Fishbone Diagram (Also Called: Cause-and-Effect Diagram, Ishikawa Diagram)
Variations: cause enumeration diagram, process fishbone, time-delay fishbone, CEDAC
(cause-and-effect diagram with the addition of cards), desired-result fishbone, reverse
Description: Represents the relationship between an effect (problem) and its potential
causes. Categorizes causes. The fishbone diagram identifies many possible causes for an
effect or problem. It can be used to structure a brainstorming session. It immediately sorts
ideas into useful categories.
When to Use: 1. When identifying possible causes for a problem. 2. Especially when a
team’s thinking tends to fall into ruts.
Procedure: Materials needed: flipchart or whiteboard, marking pens.
1. Name the problem or effect of interest; Agree on a problem statement (effect). Write it at
the center right of the flipchart or whiteboard. Draw a box around it and draw a horizontal
arrow running to it.
2. Decide the major categories for causes by brainstorming the major categories of causes of
the problem. If this is difficult use generic major cause headings - the 6 M’s:: Methods;
Machines (equipment); People (manpower); Materials; Measurement; Environment
3. Write the categories of causes as branches from the main arrow.
4. Brainstorm all the possible causes of the problem. Ask: “Why does this happen?” As each
idea is given, the facilitator writes it as a branch from the appropriate category. Causes can
be written in several places if they relate to several categories. Ask "why" each major cause
happens at least 5 times
5. Eliminate causes that do not apply. Again ask “why does this happen?” about each cause.
Write sub-causes branching off the causes. Continue to ask “Why?” and generate deeper
levels of causes. Layers of branches indicate causal relationships. Brainstorm for more ideas
in those categories that contain fewer items. This helps counter the “theme” or “group think”
effect common in brainstorming
6. When the group runs out of ideas, focus attention to places on the chart where ideas are
few. Discuss the causes and decide which are most important. Work on most important root
causes. Perform another iteration to determine root causes if necessary
Why: To help ensure that a balanced list of ideas have been generated during brainstorming;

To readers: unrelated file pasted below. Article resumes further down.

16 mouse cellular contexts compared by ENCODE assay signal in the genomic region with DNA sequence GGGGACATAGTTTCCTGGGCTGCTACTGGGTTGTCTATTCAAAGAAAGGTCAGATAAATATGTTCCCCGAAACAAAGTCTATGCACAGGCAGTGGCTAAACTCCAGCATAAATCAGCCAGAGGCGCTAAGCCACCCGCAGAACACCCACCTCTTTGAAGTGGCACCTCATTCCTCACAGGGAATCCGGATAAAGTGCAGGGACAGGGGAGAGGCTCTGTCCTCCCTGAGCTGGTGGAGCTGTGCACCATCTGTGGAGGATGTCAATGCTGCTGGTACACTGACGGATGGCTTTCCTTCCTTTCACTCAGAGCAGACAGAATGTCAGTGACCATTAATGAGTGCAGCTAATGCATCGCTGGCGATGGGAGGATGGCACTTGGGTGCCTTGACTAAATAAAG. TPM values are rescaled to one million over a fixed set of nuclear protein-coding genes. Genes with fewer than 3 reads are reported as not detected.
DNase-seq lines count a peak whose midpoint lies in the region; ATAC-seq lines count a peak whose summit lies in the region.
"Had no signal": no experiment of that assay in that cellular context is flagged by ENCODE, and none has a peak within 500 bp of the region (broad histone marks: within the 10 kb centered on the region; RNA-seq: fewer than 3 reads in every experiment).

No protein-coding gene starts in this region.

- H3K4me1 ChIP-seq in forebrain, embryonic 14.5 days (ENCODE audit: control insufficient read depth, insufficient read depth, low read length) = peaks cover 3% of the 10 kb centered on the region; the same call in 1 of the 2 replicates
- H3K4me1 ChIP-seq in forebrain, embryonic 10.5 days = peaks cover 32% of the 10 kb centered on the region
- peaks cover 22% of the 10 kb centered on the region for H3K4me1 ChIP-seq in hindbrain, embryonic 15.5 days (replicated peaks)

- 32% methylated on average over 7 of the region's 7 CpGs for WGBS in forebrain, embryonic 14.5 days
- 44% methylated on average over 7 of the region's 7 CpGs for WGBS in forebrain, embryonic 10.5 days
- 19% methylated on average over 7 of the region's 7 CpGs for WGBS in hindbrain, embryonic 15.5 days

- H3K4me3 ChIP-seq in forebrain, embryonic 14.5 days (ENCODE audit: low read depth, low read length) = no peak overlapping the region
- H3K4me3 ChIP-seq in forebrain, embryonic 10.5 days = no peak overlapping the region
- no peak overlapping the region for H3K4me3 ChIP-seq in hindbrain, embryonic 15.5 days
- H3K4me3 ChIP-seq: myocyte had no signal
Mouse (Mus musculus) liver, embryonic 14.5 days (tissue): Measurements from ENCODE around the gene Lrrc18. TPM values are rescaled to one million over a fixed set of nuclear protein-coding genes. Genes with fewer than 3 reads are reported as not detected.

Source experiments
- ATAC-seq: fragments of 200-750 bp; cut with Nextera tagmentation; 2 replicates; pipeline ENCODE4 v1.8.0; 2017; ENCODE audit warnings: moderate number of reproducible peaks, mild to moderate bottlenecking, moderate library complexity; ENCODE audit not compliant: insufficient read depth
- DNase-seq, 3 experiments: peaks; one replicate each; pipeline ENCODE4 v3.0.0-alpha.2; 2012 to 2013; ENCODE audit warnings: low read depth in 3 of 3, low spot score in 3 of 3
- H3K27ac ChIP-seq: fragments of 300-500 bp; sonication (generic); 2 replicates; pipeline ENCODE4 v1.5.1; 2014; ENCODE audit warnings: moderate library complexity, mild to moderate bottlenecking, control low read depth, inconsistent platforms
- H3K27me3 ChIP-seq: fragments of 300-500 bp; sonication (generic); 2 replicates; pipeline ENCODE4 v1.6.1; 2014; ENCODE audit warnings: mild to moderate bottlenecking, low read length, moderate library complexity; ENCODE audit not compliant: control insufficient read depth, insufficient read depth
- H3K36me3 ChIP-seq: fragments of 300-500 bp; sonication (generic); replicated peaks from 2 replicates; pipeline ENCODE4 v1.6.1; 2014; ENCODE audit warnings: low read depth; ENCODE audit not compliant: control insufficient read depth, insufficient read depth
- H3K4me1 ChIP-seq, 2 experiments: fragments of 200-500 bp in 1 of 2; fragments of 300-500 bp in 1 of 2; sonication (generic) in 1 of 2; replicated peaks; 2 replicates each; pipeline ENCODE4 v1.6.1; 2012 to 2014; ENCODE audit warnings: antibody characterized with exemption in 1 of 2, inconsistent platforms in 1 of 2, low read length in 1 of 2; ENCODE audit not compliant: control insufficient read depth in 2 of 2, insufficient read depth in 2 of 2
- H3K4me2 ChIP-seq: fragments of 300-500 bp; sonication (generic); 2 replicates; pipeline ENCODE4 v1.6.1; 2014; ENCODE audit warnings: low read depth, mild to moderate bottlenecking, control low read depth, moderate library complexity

Sort and relate the factors affecting a process while little quantifiable data is available; Assist
discussion when determining root causes; To determine the real cause of the problem (as
opposed to a symptom of the problem); To refine brainstormed ideas into more detailed
causes; To identify a team's level of understanding
More on the “Theme” Effect:
-Very often, brainstorming sessions tend to go off in a particular direction based on a common
-One or two good ideas get the rest of the group thinking along those lines.
-The rest of the brainstorming session continues along this “theme.”
-The cause & effect diagram helps overcome the “theme” effect by allowing the group to
visualize the categories into which their ideas fall.
-The group can then be redirected to focus on generating more ideas in those categories that
Cause & Effect Diagram Conclusions
-Represents the relationship between an effect (problem) and its potential causes.
-Helps ensure that a balanced list of ideas have been generated during brainstorming
-Helps us overcome the “theme” or “group think” effect
-Sorts and relates the factors affecting a process while little quantifiable data is available
-Serves as a discussion guide to assist in determining root causes
-Helps determine the real cause of the problem as opposed to just highlighting a symptom of
-Helps refine brainstormed ideas into more detailed causes
-Helps identify a team's level of understanding
Management Man Method
Cause Cause Cause
Measurement Machine Material
Cause and Effect…